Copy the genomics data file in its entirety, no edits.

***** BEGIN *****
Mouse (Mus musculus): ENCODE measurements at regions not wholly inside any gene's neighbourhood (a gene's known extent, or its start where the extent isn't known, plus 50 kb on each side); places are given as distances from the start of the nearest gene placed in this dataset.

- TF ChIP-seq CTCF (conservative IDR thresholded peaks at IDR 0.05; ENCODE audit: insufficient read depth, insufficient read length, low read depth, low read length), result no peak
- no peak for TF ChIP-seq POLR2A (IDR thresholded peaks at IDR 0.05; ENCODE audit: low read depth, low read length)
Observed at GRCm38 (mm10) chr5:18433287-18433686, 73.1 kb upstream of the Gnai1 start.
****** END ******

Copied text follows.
Mouse (Mus musculus): ENCODE measurements at regions not wholly inside any gene's neighbourhood (a gene's known extent, or its start where the extent isn't known, plus 50 kb on each side); places are given as distances from the start of the nearest gene placed in this dataset.

- TF ChIP-seq CTCF (conservative IDR thresholded peaks at IDR 0.05; ENCODE audit: insufficient read depth, insufficient read length, low read depth, low read length), result no peak
- no peak for TF ChIP-seq POLR2A (IDR thresholded peaks at IDR 0.05; ENCODE audit: low read depth, low read length)
Observed at GRCm38 (mm10) chr5:18433287-18433686, 73.1 kb upstream of the Gnai1 start.